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[] US plans to 'fight the net' revealed

*US plans to 'fight the net' revealed *

By Adam Brookes
BBC Pentagon correspondent

*A newly declassified document gives a fascinating glimpse into the US
military's plans for "information operations" - from psychological
operations, to attacks on hostile computer networks. *

Bloggers beware.

As the world turns networked, the Pentagon is calculating the military
opportunities that computer networks, wireless technologies and the
modern media offer.

 From influencing public opinion through new media to designing
"computer network attack" weapons, the US military is learning to fight
an electronic war.

The declassified document is called "Information Operations Roadmap". It
was obtained by the National Security Archive at George Washington
University using the Freedom of Information Act.

Officials in the Pentagon wrote it in 2003. The Secretary of Defense,
Donald Rumsfeld, signed it.

   Information Operations Roadmap

The "roadmap" calls for a far-reaching overhaul of the military's
ability to conduct information operations and electronic warfare. And,
in some detail, it makes recommendations for how the US armed forces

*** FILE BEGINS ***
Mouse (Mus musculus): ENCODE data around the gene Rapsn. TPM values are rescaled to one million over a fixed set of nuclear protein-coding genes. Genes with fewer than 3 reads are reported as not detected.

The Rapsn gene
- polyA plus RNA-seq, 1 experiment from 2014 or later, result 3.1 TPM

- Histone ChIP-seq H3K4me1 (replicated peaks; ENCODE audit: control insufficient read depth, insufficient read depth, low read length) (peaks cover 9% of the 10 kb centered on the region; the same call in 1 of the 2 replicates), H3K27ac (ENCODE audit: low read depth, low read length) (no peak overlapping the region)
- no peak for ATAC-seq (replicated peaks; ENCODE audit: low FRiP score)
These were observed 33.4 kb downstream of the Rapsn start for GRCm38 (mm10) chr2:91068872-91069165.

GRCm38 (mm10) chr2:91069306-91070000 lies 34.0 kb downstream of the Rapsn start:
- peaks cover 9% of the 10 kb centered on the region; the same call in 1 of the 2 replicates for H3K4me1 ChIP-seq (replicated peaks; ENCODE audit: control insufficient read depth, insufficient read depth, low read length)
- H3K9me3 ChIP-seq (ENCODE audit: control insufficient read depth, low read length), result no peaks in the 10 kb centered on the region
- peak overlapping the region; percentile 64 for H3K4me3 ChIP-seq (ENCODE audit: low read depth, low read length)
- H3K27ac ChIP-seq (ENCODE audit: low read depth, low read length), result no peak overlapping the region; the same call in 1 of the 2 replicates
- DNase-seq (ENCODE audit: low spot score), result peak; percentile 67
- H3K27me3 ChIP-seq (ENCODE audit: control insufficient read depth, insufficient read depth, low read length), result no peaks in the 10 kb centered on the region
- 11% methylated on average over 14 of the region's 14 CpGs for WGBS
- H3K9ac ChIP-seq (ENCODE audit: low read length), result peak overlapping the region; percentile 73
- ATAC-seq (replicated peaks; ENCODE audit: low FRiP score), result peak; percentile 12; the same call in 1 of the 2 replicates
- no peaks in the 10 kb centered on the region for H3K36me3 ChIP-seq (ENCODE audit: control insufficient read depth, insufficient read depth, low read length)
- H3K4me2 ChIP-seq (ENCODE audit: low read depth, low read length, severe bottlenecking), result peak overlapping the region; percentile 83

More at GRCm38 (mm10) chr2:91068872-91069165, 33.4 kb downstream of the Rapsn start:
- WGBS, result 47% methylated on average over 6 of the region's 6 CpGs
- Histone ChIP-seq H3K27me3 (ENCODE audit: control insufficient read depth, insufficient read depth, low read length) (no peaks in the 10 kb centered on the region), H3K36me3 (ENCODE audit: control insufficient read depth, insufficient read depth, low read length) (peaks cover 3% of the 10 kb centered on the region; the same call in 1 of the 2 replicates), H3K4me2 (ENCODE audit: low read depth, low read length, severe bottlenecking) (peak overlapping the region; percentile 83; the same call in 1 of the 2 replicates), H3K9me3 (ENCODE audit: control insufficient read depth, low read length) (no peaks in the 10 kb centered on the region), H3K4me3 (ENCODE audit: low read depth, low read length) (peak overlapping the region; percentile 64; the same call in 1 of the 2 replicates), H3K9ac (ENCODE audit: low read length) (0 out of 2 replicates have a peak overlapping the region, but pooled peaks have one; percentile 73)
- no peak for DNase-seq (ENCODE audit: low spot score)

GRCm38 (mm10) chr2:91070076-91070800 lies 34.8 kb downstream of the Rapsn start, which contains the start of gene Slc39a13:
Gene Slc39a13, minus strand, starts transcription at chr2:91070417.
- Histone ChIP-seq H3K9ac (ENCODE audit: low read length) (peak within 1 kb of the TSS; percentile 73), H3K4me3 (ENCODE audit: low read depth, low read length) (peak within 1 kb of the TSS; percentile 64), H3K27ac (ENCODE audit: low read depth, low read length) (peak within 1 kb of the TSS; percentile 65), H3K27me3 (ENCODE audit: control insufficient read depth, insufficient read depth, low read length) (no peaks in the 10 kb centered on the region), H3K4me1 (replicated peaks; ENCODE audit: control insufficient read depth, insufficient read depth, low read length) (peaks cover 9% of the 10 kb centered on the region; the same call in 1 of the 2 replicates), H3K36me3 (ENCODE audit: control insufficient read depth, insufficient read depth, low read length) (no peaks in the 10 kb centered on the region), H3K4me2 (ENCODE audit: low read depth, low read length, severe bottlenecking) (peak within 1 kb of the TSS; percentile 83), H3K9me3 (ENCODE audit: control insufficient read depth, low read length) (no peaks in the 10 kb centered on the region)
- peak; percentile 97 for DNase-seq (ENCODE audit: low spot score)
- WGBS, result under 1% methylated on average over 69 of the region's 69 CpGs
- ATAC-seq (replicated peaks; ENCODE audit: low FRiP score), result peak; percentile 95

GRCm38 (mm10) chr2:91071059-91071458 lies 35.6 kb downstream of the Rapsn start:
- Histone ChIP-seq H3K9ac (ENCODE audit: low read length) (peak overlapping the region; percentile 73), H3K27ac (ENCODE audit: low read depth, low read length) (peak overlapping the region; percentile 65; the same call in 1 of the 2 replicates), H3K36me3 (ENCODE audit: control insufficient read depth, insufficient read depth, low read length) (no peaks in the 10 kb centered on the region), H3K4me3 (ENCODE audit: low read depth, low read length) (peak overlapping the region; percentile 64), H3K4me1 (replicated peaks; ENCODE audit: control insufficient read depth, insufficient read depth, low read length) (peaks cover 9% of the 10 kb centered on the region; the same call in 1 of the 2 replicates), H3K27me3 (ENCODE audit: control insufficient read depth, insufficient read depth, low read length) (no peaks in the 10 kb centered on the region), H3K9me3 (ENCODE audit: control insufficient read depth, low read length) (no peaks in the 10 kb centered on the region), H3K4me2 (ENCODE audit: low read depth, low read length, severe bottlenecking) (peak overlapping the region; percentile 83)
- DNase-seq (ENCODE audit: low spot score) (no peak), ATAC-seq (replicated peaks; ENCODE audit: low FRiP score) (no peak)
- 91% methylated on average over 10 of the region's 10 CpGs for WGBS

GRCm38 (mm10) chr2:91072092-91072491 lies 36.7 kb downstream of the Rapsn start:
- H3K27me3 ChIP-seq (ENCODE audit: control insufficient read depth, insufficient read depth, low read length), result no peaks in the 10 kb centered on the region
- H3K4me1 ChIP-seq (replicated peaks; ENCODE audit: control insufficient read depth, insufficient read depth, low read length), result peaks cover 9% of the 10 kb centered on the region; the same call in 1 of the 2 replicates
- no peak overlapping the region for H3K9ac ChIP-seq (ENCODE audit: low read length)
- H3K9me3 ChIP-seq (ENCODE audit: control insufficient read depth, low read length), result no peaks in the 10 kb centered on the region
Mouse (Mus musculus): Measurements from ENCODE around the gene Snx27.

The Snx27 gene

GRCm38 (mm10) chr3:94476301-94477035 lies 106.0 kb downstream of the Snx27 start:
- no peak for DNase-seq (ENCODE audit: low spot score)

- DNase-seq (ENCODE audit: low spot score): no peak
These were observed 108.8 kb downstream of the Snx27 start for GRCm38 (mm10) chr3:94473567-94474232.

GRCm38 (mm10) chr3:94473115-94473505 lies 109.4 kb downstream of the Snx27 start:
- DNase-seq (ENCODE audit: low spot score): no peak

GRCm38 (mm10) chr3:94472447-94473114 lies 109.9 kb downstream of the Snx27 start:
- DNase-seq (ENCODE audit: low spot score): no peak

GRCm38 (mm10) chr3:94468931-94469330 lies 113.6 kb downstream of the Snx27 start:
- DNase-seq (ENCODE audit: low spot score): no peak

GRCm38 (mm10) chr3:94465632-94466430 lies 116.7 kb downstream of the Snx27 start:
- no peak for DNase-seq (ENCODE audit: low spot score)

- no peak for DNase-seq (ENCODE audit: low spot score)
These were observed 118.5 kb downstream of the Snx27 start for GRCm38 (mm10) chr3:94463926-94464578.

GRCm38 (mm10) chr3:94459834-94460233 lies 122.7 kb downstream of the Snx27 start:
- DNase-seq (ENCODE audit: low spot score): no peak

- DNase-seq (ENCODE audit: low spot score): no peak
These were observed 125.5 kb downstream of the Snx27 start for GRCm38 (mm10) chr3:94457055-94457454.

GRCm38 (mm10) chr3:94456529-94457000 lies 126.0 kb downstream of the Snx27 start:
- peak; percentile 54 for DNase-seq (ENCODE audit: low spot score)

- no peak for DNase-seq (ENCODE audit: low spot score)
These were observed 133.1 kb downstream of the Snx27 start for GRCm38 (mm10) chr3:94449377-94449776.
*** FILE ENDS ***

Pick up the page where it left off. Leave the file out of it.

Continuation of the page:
should think about this new, virtual warfare.

The document says that information is "critical to military success".
Computer and telecommunications networks are of vital operational

*Propaganda *

The operations described in the document include a surprising range of
military activities: public affairs officers who brief journalists,
psychological operations troops who try to manipulate the thoughts and
beliefs of an enemy, computer network attack specialists who seek to
destroy enemy networks.

All these are engaged in information operations.

Perhaps the most startling aspect of the roadmap is its acknowledgement
that information put out as part of the military's psychological
operations, or Psyops, is finding its way onto the computer and
television screens of ordinary Americans.

"Information intended for foreign audiences, including public diplomacy
and Psyops, is increasingly consumed by our domestic audience," it reads.

"Psyops messages will often be replayed by the news media for much
larger audiences, including the American public," it goes on.

The document's authors acknowledge that American news media should not
unwittingly broadcast military propaganda. "Specific boundaries should
be established," they write. But they don't seem to explain how.

"In this day and age it is impossible to prevent stories that are fed
abroad as part of psychological operations propaganda from blowing back
into the United States - even though they were directed abroad," says
Kristin Adair of the National Security Archive.

*Credibility problem *

Public awareness of the US military's information operations is low, but
it's growing - thanks to some operational clumsiness.

*When it describes plans for electronic warfare, or EW, the document
takes on an extraordinary tone. It seems to see the internet as being